3. Easy integrations

The self-service capabilities discussed above are only possible if the cloud ACD can be integrated with other systems, such as knowledge bases and back-office applications. Additionally, ACDs can be integrated with other contact center tools such as customer relationship management (CRM) applications. When your ACD is in the cloud, these types of CX-enhancing integrations are much simpler than trying to integrate on-premises ACDs.

4. Unified agent desktops

Many ACDs have interfaces that allow agents to manage their calls. The best cloud ACDs provide agent desktops with features that go well beyond call management. A unified agent interface enables agents to manage their interactions from all channels within a single desktop tool. It can also include other applications, like CRM systems, so everything an agent needs is right at their fingertips. Additionally, agent tools such as schedules, knowledge bases, and performance dashboards can be integrated into the desktop, making it an invaluable tool for managing everything work-related.

5. Supervisor tools

Good cloud ACDs have features that allow supervisors to participate in interactions. The least intrusive form of participation is whisper coaching, where a supervisor can provide instructions to agents without the callers hearing them. The next level of participation is "barge in," in which a supervisor can join the conversation with the agent and the customer. Finally, the supervisor can completely take over the call if the need arises.

6. Easy to access operational data

It's important to remember that ACDs are the source of many key operational statistics including volume, average speed to answer, abandons, handle times, hold times, transfers, and more. Good cloud ACDs make this data readily accessible in real-time through reports, data feeds, and integrations with other systems, such as forecasting software.

7. Easy to configure

Older ACDs can require vendor support for configuration changes that can take several weeks to implement. This negatively impacts contact center agility. In contrast, modern cloud ACDs have drag and drop design studios that empower end-users to make their own configuration changes in a matter of minutes or hours rather than weeks.

How cloud ACDs can help contact centers avoid common customer service failures

rating concept woman choosing happy smile 

All of these features of cloud ACDs enable contact centers to deliver the great CX customers expect and value. Contact centers can be proactive about the customer service they provide instead of always reacting to negative customer feedback such as the following.

"You made me talk to an agent even though my issue was very simple"

This is a smart customer that knows you should be offering self-service for people who want to resolve their own uncomplicated problems. It might surprise you to know just how many consumers favor self-service solutions.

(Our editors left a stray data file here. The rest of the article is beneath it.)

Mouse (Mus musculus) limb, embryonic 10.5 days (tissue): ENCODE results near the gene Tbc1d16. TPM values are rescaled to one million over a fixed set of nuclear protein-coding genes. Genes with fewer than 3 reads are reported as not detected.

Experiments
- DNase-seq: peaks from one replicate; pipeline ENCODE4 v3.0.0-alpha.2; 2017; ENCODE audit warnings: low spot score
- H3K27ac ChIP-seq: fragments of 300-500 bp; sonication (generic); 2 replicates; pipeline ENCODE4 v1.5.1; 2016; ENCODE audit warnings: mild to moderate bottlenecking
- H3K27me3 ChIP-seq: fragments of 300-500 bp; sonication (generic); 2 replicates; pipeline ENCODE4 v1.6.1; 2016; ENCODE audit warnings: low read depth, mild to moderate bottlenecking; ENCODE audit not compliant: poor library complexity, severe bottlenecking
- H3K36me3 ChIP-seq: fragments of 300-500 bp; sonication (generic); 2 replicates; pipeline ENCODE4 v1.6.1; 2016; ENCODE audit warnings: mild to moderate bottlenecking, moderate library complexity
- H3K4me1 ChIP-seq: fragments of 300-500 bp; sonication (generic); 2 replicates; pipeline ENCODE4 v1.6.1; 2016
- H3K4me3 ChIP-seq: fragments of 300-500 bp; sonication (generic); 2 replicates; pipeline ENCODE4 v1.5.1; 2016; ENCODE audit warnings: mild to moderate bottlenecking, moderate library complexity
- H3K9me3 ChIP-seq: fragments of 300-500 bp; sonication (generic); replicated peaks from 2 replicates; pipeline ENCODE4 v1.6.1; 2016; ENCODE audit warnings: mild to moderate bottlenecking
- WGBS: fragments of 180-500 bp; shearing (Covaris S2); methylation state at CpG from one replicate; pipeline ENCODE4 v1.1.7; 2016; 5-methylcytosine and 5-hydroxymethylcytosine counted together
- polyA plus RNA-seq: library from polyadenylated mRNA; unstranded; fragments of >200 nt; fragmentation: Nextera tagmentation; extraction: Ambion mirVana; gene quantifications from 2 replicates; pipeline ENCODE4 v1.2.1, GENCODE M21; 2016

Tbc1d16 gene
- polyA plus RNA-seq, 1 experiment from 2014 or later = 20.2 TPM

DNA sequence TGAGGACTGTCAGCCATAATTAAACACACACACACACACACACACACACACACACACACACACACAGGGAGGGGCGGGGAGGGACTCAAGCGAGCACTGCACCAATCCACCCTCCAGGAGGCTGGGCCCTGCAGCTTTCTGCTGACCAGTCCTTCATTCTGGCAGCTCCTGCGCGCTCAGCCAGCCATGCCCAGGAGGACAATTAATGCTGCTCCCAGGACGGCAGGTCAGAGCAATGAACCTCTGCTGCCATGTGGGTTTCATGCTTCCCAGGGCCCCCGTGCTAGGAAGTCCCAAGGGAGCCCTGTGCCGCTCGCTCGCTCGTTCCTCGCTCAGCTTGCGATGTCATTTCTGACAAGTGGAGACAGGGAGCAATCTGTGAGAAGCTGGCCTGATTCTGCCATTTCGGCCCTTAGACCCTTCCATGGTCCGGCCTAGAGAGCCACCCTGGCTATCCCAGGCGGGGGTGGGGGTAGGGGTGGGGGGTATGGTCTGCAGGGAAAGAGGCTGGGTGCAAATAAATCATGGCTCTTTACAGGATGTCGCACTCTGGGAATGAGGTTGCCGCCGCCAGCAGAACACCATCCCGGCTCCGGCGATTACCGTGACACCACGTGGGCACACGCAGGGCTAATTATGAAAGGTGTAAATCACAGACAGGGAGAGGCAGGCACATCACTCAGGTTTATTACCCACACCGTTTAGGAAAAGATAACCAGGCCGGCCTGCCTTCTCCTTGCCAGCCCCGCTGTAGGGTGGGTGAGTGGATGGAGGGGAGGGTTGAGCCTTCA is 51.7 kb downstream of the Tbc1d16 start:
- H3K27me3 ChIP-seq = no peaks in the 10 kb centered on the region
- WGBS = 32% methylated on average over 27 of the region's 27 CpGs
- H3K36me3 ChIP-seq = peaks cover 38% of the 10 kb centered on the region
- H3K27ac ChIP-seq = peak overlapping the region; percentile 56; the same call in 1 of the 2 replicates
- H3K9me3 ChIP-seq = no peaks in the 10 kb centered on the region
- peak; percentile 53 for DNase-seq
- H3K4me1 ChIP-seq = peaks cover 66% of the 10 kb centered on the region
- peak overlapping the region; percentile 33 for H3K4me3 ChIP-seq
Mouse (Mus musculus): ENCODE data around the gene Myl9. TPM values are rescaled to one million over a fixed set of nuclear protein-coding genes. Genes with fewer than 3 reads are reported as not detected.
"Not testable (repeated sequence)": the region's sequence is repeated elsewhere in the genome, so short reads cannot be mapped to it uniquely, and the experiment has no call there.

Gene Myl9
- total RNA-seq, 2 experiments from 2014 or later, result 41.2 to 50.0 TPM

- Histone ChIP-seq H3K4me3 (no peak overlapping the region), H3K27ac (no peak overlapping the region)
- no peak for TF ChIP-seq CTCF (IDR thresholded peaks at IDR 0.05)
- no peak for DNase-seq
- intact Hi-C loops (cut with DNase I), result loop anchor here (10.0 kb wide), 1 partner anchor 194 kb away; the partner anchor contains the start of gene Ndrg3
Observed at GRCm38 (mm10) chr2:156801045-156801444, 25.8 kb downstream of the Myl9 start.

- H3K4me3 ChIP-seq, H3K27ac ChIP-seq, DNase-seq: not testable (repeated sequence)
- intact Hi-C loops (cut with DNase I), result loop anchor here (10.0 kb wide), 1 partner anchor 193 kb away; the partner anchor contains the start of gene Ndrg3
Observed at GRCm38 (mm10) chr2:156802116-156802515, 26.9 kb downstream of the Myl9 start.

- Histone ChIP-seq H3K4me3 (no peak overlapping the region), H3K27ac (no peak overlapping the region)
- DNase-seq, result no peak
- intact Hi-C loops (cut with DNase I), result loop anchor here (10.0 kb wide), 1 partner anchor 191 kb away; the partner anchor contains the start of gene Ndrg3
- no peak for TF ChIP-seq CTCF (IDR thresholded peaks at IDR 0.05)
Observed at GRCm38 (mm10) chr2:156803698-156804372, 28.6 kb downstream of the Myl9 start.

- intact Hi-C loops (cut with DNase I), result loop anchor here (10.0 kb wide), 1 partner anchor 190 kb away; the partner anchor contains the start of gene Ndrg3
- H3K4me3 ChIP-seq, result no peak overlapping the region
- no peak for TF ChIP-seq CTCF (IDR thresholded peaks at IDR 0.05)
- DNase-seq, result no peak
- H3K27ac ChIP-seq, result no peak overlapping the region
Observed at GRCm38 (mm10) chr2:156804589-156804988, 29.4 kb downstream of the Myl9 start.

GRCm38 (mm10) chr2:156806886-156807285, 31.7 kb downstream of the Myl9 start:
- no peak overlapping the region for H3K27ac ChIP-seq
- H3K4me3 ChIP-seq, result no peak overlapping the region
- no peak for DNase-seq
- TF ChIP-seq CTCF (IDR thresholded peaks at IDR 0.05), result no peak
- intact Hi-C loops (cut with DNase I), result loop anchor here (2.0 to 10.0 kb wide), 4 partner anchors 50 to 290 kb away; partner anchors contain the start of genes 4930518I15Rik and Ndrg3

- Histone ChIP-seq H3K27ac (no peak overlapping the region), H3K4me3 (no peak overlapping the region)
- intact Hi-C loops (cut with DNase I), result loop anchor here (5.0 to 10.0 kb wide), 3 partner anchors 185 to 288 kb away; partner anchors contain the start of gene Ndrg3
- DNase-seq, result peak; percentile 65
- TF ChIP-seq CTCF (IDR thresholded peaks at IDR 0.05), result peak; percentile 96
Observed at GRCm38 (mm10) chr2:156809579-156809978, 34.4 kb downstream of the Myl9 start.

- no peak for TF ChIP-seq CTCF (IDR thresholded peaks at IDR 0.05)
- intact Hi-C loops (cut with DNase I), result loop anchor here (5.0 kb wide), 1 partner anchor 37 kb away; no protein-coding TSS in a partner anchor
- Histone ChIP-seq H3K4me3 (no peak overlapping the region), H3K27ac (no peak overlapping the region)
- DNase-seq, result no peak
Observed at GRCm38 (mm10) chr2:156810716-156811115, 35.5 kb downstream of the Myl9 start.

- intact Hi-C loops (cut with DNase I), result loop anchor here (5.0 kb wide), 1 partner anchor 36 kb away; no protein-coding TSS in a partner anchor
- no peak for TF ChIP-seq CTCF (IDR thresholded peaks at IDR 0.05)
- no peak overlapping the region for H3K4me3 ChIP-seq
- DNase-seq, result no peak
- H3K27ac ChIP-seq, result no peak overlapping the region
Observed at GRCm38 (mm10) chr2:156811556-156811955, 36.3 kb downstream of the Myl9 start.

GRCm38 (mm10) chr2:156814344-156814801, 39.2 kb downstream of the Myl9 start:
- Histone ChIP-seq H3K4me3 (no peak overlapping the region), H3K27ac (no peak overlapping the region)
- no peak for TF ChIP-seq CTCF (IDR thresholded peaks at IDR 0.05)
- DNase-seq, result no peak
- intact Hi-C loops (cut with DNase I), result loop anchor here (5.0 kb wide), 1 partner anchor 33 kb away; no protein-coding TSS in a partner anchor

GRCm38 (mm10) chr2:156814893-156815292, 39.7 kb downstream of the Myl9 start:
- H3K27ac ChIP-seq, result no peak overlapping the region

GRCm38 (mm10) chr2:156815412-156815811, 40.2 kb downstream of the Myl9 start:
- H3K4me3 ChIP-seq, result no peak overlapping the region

• 70% of customers use self-service channels during their resolution journey
  • 84% of consumers are more willing to do business with companies that offer self-service options
  • 73% of customers prefer to visit a company’s website before contacting customer service
  • 68% of customers would rather use self-service channels — like knowledge bases or customer portals — for simple questions or issues

Your customers have spoken - they want self-service options. If you're using the right cloud ACD, you can successfully meet these expectations. ACDs that easily integrate with other applications and leverage AI to create smart, conversational interactions can create satisfying self-service experiences. Even better, it's a very budget-friendly solution.

"I was transferred multiple times, which wasted my time "

Treating your customers like hot potatoes by bouncing them around the contract center is a really good way to frustrate them and harm your relationship. People want to know that organizations value their time and their business. Additionally, they want customer service experiences that are easy, which includes being sent to the right agent on the first attempt. What will happen if a contact center doesn't meet these expectations? An American Express study revealed that consumers will tell fifteen people about a bad experience.

An ACD's primary job is to route calls to the right agent the first time. High transfer rates or frequent customer complaints are an indication that either your ACD isn't configured correctly or it's time to upgrade to the right cloud ACD. Given all the ways industry-leading cloud ACDs can route interactions, high transfer rates should be a thing of the past.

"The agent solved my problem but completely lacked personality"

Even when you promptly connect a customer to an agent with the right skills to resolve their issue, that doesn't guarantee an optimized experience. For some people, making a personal connection with their agent is an important element of satisfying CX. This feedback could indicate that the agent needs to work on their soft skills, but it could also just mean there was a personality conflict. This issue can be solved if your cloud ACD has predictive behavioral routing capabilities.